PAT STITH: Amid news of crime on Appalachian Trail; injury, illness, failure are bigger worries
EDITOR’S NOTE: Pat Stith began backpacking after he retired in 2008 from The News & Observer in Raleigh – where he was a Pulitzer Prize-winning investigative reporter. In the last two and a half years he has posted almost 300 stories about his life and times, including 21 backpacking stories, beginning with a 16-day hike the John Muir Trial, the most beautiful trail in America.
An Appalachian Trail hiker was murdered earlier this month and a second hiker escaped death by playing dead after they were attacked in the middle of the night by a mentally disturbed man with a knife.
That murder was a tragedy but it was also a rarity, only the 11th murder on the A.T. in the last 45 years, according to the Appalachian Trail Conservancy, which manages and conserves the trail. During that period, beginning in 1974, tens of millions of people have hiked part of the trail and thousands have hiked all of it, from Springer Mountain, Georgia, to Mount Katahdin, Maine.
Thetrek.co, a hiker-oriented blog, has posted an interesting analysis comparing the murder rate for the United States as a whole to the murder rate on the trail and concluded that the U.S. murder is more than 800 times higher.
This season about 3,000 hikers are trying to walk all 2,192 miles of the A.T., through 14 states, and they have worries. But what they worry about may surprise you. Backpackers are a lot more concerned about ticks and the diseases they carry, including Lyme disease, than they are about being assaulted or killed. Or mauled by a bear or bitten by a rattlesnake.
Their concern is well founded.
“The greatest risk to your health and safety while hiking the Appalachian Trail is contracting a tick-borne disease,” the Conservancy says.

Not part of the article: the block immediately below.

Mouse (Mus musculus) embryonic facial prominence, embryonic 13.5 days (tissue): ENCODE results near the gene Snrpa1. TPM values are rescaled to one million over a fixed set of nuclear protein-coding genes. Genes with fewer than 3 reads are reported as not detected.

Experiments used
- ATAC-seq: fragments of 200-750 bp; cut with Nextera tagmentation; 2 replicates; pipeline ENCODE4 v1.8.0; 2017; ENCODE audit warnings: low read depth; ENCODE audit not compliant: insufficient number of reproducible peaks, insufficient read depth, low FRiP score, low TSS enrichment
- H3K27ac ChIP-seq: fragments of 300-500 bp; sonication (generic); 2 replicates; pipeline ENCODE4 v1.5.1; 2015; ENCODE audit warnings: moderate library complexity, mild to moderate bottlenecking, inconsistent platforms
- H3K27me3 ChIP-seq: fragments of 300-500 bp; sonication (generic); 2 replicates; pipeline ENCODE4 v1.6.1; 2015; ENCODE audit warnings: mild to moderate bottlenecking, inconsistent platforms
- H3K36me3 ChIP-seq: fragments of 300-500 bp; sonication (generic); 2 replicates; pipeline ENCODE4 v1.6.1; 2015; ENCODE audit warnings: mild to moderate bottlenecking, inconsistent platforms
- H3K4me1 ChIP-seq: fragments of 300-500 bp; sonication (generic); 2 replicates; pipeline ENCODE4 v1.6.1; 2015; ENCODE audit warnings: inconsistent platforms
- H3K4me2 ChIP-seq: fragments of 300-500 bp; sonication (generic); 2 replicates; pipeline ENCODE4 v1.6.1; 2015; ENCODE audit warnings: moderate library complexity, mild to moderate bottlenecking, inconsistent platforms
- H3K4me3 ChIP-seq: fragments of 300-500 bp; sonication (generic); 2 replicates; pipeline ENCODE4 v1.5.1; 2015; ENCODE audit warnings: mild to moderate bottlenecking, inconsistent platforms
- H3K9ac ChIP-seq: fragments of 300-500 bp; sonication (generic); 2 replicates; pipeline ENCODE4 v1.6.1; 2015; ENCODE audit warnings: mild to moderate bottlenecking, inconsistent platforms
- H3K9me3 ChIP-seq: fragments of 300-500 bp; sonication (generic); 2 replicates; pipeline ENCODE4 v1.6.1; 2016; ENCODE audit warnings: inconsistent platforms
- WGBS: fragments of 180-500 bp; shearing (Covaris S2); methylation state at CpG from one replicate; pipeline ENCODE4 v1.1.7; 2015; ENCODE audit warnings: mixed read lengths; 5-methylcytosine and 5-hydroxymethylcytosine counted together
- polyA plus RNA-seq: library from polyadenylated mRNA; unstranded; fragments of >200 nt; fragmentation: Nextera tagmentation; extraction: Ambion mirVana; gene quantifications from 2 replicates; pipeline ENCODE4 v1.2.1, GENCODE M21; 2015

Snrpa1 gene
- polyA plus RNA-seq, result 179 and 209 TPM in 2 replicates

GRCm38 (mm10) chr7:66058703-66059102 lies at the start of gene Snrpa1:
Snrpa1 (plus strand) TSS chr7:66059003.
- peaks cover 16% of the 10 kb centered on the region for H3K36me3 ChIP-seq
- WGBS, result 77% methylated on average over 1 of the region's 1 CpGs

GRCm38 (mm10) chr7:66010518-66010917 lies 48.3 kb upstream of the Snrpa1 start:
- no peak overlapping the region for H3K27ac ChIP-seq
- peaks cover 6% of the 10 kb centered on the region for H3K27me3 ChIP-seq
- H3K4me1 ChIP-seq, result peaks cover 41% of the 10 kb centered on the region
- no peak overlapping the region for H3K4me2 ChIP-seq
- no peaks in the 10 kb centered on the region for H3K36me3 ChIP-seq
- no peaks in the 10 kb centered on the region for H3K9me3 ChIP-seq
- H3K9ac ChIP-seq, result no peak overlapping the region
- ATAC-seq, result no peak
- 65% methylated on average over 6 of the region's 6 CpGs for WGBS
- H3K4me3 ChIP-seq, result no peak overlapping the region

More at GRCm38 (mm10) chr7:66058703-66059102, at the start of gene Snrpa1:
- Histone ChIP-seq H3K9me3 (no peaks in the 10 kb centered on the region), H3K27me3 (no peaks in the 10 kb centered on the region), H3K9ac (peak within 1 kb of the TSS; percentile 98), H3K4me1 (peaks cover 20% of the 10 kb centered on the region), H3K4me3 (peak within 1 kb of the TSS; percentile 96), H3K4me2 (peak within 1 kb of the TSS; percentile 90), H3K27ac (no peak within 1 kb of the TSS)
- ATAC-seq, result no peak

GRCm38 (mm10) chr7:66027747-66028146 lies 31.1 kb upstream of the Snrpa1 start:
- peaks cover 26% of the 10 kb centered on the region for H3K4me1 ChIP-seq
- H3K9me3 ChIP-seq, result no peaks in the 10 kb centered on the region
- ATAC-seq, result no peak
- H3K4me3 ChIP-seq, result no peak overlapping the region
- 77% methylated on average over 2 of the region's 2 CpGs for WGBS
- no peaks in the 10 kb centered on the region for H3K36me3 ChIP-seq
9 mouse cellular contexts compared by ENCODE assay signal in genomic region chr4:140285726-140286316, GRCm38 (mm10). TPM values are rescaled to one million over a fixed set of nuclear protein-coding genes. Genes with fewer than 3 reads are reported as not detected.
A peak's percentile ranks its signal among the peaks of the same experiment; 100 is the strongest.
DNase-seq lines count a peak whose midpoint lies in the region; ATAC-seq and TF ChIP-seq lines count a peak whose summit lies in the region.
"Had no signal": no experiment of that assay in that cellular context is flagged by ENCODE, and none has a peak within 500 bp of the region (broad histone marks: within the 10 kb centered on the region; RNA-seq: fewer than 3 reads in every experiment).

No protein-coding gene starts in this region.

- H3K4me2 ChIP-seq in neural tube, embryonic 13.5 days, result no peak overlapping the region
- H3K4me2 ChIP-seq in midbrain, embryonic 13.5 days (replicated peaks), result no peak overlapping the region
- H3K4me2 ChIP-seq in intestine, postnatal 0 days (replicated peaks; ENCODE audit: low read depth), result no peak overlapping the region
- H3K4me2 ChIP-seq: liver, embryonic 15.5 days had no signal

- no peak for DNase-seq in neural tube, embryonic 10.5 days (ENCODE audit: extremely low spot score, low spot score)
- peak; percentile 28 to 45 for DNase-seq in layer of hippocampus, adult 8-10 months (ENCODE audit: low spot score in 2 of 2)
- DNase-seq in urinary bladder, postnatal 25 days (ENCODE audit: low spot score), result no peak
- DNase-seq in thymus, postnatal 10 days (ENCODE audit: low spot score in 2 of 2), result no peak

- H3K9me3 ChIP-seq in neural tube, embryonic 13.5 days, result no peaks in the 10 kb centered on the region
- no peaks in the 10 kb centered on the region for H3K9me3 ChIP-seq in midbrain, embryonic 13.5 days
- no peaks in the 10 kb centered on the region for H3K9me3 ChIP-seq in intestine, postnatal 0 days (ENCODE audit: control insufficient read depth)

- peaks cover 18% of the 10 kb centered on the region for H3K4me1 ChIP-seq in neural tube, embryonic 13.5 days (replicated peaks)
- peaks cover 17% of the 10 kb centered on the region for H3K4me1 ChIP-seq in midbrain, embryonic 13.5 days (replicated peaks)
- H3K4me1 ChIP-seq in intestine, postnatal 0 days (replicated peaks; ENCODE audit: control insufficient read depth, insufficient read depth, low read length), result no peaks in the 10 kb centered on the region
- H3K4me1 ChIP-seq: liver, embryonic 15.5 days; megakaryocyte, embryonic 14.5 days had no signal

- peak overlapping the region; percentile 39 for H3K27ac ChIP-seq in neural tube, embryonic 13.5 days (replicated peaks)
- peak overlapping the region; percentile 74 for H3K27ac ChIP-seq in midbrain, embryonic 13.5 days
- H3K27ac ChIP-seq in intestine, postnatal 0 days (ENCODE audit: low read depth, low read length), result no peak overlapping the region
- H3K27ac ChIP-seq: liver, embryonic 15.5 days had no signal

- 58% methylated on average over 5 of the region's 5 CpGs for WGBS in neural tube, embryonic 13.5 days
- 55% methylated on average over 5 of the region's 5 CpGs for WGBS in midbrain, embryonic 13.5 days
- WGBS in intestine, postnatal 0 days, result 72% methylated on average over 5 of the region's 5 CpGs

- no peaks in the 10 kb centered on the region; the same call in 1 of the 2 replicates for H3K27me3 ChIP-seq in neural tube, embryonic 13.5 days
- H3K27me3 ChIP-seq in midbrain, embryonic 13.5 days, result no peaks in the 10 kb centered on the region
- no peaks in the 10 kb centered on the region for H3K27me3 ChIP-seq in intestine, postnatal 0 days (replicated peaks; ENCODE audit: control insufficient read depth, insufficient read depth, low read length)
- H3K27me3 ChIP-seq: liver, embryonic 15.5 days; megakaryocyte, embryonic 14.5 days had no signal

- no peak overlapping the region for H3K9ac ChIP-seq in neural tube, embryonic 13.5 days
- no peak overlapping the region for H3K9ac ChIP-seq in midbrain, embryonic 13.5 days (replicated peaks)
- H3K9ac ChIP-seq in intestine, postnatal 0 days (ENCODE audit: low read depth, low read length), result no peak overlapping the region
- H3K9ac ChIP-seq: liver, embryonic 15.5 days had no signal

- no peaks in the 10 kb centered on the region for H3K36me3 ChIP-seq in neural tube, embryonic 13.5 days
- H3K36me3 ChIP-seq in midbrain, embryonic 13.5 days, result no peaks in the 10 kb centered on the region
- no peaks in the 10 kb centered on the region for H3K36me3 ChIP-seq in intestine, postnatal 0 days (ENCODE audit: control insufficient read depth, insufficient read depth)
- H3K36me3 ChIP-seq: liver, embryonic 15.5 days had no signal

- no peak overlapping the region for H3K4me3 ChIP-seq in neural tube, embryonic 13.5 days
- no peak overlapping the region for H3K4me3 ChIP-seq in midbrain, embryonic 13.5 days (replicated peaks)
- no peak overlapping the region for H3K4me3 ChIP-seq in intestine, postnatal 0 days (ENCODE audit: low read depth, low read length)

I thru-hiked the A.T. in 2015 and the main concerns of hikers I met, after ticks, were:
The hiking community is not like the communities where you and I live, it’s more like family. I just returned from a three and a half day, 60-mile section hike of the A.T. in Virginia. I was hiking south so my friends and I encountered scores of hikers headed for Maine and almost all of them, strangers, greeted us. Some wanted to stop and talk.
Hikers introduce themselves when they arrive at a shelter, three-sided huts, usually with a privy and a spring nearby. Most have trail names and that are easy to remember: “Iceman” carried ice to an injured girl and she named him; “Temper” had worked in a candy factory where she tempered chocolate; “Between” was 17 years old, between high school and college. My trail name is “Lucky” because I was fortunate to have the health to attempt a thru-hike and a wife who said Yes.
Most thru-hikers I met, including women, began their hikes alone. But after the first day or two, they are not alone – they are part of the hiker community that looks out for one another. They also take precautions:
I don’t carry a pistol nor have I ever seen or heard about another hiker who was armed. I think they would be ostracized. Other hikers would fear them and, literally, walk away. And there’s another good reason for leaving your pistol at home – a loaded Glock pistol weighs almost 30 ounces.
In case you don’t know, the three most important things about backpacking are pack weight, pack weight, and pack weight.